September 21, 2014

Christopher Kempf

FLATS; OR, I SHOT AN ARROW INTO THE AIR

One calls it, a sign
off Interstate 80 explains,
a playa. We drive
our little rented Penske ahead
into the shimmering vastness, the flats
packed sodium, roadless, rumbling
beneath us, a couple
of stooped predator birds purring
on a calcified rock. Beyond them, men

in fireproof suits—science
fiction almost—move
carefully across the body
of their turbojet X-
1 rocket car. A crowd
of passing tourists traveling,
as we are, to Chicago perhaps,
or to California, has formed
here in their Saturns & Dodges to watch
now one of the men, the driver, climb
head-first into the glistening
machine. A circle
of fire flares
in the Galaxy engines then
it is gone.

When Bonneville, sponsored
by John Astor, advanced
across the salt plain invading,
in 1832, what was then
the Mexican west coast, he couldn’t
have imagined this emptiness
itself central
to his nation’s making. I mean
that at a black site south
of the highway planes
we do not know exist are whispering
to the ground beneath them their come-
hither hush-
now sounds
of destruction. Yucca

Mountain, I mean. Or the miles
of fiber optics monitoring,
say, Charlotte
Farnsworth, 70, from Eagan, Minnesota, & remotely
caching the data to a server
in Bluffdale, Utah. We took
those parts of us we are
ashamed of—oh nation
of exobyte & waterboard, of extraordinary
rendition—& hid them
in the blinding desert. & yes,

it is terrible how carefully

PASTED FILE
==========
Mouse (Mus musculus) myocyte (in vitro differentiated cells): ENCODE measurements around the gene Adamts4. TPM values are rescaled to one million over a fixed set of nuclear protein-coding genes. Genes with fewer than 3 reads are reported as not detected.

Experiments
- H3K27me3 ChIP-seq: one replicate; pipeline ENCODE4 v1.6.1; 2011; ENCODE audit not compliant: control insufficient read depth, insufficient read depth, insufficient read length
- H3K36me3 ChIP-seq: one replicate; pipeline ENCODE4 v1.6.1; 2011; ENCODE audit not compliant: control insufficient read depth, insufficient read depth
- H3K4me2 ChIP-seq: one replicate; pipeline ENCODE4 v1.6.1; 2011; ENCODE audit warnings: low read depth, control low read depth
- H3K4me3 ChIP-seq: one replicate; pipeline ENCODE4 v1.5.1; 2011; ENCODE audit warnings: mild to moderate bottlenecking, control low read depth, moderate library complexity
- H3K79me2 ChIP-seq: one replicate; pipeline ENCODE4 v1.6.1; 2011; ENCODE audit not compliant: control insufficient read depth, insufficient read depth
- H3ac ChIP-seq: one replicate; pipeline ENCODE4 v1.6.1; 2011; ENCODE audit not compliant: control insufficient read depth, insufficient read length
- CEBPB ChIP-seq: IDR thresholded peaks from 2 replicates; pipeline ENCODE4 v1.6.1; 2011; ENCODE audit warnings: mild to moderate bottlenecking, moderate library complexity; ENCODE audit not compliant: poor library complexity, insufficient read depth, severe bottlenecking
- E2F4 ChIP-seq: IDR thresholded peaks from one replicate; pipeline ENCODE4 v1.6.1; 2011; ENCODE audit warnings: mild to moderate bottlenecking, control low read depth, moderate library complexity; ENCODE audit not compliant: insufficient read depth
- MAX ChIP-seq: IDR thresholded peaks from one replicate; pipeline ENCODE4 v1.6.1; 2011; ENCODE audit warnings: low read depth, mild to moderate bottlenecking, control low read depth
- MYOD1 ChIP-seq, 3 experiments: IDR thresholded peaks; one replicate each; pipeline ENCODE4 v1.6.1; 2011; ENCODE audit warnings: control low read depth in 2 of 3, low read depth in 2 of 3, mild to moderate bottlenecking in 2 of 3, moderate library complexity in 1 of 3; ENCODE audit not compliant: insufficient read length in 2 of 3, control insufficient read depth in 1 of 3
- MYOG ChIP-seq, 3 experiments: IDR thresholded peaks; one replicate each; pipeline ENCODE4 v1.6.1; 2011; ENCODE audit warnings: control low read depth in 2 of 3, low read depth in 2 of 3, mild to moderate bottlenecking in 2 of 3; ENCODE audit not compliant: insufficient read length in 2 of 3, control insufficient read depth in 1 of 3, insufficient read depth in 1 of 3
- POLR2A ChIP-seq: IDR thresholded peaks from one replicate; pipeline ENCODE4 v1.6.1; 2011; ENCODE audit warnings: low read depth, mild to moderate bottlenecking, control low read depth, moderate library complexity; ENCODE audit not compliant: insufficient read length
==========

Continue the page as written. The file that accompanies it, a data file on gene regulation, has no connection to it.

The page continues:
this century we can ravage a person
is what I know
I should be saying now, bound
for some new & glittering city I will begin
again in. Yes, it’s
unconscionable, I want to say, the way
we are built. But,

in the desert yesterday, men
with knives & a video camera recorded
themselves beheading—remember
that term?—a third
quivering civilian. He stands
in the four-minute clip clothed
in the kind of orange jumpsuit we use
still at Gitmo, & I know
there is a logic to this, but who didn’t
at that moment, revolted
at even the cleanest of news coverage, crave
plane enough to end it—again,
yes—or imagine flattening,
as I did, the desert
there until it was even
more Mars-like? In The Twilight
Zone episode 15, titled
by series creator Rod Serling “I Shot
an Arrow Into the Air,” a pair
of moon-bound astronauts crash-
lands on what they believe
is a massive, atmospherically
terrene asteroid. Packing,
in his space-age canteen, three
days worth of water, Donlin, mission
commander, is killed—is strangled
actually—by officer Corey. Of course
it is Earth they are on. He walks,
Corey, across
the rock’s suspiciously Western desert then,
in the distance, flickering
there in red lights a sign
for Reno, Nevada. A tract
of telephone poles. Always

at the heart of civilization, explains
Benjamin, exists
that same unconquerable urge
to dominate we came
from. Hunger
& bloodlust. The coming-
around now of those hunched birds we began
this with, remember? Enveloped
in salt, our lumbering
ten-foot Penske truck rumbles
back to the highway, a line
of shimmering asphalt we dropped
here in a desert men
believed they could escape from once. What
did we call it, Chicago?
California? Where
we are going we don’t
need roads.

Poets Respond
September 21, 2014

[download audio]

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Christopher Kempf: “The poem, echoing several others in the series, addresses the most recent beheading carried out by ISIS, in this case that of British aid worker David Haines. Situating that tragedy within the broader context of advanced military technology and American imperialism, the poem attempts to suggest the ethical complexity not only of the United States’ response to these events but of American poetry’s own fraught witness to them.” (website)